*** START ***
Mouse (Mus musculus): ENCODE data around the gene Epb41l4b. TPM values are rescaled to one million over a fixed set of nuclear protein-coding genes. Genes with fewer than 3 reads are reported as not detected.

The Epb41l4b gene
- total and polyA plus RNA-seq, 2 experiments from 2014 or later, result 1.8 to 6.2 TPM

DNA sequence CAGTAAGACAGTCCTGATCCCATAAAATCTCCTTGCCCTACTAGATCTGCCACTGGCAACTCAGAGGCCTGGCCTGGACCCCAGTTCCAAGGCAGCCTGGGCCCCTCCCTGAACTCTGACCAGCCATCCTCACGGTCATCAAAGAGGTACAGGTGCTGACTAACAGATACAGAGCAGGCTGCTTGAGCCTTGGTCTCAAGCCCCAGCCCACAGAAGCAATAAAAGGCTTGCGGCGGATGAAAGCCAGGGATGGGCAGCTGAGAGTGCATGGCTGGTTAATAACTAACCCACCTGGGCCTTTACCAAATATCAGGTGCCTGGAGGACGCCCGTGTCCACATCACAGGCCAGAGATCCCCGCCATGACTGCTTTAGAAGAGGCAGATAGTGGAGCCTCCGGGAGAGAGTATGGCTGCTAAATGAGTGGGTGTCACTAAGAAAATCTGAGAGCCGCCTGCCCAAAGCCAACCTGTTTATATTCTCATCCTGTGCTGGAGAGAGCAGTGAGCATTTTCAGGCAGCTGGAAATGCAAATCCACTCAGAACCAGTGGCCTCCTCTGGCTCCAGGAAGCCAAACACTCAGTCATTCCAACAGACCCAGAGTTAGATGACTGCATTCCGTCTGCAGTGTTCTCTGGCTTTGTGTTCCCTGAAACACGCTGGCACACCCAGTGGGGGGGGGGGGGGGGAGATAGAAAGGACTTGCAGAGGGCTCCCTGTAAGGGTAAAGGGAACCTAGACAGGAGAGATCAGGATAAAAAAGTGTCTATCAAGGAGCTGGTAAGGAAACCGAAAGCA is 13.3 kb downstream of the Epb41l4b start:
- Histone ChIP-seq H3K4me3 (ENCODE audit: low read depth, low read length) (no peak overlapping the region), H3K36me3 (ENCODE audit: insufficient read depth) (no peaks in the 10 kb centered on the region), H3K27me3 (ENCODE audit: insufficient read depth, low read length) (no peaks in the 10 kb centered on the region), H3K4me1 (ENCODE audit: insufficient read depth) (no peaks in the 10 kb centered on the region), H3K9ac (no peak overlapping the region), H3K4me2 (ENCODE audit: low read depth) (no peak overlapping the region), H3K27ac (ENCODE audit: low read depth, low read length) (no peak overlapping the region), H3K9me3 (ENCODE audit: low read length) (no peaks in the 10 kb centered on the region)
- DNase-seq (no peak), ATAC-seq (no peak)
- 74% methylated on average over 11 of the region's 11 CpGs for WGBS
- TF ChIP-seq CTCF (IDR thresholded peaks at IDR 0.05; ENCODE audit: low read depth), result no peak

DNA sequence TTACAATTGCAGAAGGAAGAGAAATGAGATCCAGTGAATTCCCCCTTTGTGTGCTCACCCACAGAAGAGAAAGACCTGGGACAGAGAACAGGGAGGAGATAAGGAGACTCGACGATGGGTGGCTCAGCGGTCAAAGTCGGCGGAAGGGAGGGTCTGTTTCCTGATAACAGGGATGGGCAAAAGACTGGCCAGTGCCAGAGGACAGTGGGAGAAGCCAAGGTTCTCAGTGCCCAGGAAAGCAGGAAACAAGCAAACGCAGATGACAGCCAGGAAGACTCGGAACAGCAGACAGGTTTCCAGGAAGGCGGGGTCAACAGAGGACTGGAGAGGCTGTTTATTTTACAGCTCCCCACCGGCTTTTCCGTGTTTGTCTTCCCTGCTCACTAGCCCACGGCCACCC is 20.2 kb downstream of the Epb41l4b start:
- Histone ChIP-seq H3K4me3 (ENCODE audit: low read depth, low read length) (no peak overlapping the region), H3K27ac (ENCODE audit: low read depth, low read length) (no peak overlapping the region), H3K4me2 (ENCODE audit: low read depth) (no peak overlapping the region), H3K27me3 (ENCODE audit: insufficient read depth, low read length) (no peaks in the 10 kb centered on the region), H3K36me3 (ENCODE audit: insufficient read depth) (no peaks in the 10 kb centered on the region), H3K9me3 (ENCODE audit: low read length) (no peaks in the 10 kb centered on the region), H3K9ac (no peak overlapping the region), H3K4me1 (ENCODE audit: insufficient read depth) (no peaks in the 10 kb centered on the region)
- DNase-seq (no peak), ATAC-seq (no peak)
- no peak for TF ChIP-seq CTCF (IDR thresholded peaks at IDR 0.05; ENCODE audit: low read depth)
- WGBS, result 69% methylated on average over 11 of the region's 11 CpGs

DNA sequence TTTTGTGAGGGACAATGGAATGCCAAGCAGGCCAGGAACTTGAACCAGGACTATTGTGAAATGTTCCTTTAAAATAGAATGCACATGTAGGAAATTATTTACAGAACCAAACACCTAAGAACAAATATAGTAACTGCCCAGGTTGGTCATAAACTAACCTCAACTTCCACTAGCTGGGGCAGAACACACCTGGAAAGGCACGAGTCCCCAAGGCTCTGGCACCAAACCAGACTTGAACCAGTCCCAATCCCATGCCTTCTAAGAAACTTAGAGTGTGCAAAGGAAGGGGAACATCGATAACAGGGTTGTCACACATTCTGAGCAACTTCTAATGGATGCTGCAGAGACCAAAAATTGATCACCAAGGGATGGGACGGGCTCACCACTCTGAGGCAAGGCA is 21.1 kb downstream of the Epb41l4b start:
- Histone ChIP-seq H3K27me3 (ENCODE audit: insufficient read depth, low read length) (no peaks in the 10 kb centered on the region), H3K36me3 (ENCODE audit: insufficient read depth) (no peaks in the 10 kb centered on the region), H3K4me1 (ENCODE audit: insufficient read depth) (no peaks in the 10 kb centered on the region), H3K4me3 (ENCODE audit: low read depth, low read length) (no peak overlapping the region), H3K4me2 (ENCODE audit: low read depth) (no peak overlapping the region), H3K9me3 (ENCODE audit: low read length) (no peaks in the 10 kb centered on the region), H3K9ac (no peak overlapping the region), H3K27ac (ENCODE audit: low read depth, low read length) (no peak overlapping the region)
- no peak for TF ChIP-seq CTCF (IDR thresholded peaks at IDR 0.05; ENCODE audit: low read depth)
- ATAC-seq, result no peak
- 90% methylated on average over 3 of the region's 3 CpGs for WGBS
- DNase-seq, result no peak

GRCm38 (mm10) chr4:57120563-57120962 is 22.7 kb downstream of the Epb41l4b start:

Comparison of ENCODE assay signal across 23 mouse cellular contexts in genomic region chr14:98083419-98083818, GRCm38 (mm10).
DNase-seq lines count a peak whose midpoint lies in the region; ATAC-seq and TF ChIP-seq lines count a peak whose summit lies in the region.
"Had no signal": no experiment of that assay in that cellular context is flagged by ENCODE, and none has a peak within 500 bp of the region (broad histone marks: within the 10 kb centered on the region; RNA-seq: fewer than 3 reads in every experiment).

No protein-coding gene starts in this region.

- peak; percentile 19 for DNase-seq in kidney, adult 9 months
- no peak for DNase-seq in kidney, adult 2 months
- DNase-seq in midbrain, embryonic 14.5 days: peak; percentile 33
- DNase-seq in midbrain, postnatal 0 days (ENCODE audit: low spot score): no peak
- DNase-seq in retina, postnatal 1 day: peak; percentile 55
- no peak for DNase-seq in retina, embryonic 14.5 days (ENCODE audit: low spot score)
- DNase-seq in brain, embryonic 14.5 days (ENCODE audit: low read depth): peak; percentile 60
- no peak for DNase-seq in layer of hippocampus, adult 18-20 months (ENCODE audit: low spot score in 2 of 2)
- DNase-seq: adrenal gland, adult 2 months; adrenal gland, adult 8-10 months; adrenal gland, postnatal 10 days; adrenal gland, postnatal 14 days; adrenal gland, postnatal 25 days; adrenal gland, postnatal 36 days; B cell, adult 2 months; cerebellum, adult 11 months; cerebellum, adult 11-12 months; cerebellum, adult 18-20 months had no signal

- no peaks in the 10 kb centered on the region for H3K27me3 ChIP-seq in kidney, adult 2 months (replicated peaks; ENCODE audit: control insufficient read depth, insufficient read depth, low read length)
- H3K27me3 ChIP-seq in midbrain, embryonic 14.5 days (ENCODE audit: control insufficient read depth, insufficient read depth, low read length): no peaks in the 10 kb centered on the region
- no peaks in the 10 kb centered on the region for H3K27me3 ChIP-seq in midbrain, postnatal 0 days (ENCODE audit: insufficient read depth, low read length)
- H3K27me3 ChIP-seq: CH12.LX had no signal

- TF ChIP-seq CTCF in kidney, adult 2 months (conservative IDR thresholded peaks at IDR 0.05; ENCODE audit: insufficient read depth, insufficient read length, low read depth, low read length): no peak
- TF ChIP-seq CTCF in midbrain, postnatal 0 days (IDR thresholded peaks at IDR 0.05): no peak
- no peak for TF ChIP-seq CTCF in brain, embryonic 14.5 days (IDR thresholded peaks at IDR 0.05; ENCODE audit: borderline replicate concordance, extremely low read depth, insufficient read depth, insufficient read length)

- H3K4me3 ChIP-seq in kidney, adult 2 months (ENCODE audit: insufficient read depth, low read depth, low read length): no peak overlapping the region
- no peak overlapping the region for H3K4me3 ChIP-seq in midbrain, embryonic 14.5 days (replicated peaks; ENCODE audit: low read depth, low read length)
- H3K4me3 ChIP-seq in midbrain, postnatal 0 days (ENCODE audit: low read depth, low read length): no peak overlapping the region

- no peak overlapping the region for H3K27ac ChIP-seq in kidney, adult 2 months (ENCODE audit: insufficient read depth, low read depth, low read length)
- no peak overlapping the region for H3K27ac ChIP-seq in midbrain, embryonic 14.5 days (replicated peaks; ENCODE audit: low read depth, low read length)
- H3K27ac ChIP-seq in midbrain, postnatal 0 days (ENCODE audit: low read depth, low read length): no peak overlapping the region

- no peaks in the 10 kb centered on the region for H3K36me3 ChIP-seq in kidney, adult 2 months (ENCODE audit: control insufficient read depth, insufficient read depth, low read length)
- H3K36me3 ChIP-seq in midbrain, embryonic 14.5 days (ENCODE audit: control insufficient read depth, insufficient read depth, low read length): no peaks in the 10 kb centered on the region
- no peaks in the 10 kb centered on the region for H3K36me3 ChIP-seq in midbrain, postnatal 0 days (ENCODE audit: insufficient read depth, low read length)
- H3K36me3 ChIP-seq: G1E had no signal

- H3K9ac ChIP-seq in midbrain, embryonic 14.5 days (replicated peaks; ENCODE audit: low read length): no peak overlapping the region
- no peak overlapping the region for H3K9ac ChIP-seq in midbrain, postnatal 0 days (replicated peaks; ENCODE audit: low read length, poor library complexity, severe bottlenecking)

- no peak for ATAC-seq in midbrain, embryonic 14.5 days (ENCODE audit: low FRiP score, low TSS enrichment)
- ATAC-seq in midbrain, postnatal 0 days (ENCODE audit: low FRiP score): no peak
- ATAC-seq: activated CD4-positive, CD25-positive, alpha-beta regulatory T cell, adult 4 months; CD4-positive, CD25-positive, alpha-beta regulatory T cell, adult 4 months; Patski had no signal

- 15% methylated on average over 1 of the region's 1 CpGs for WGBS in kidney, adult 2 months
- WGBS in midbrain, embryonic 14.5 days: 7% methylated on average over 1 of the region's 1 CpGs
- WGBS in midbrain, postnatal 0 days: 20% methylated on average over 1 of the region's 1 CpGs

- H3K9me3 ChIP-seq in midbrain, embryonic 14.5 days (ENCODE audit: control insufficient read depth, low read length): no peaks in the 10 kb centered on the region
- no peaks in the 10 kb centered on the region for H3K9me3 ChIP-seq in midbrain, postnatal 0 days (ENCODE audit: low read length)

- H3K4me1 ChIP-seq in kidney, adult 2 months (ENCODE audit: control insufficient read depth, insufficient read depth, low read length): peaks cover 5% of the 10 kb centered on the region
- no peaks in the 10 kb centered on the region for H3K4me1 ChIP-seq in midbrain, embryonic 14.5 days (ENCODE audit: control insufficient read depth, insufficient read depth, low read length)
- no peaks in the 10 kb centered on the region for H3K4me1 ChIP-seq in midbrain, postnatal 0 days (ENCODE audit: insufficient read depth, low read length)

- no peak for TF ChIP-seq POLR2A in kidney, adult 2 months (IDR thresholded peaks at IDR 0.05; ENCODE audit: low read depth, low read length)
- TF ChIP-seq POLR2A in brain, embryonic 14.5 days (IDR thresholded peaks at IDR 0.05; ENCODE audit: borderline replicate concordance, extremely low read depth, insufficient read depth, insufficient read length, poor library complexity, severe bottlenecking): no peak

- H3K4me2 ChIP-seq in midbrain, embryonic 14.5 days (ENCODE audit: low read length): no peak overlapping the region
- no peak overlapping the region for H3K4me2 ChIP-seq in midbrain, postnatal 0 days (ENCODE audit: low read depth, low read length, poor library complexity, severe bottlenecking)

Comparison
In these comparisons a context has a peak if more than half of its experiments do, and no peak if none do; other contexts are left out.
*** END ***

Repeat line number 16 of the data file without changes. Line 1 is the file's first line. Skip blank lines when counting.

- no peak for TF ChIP-seq CTCF (IDR thresholded peaks at IDR 0.05; ENCODE audit: low read depth)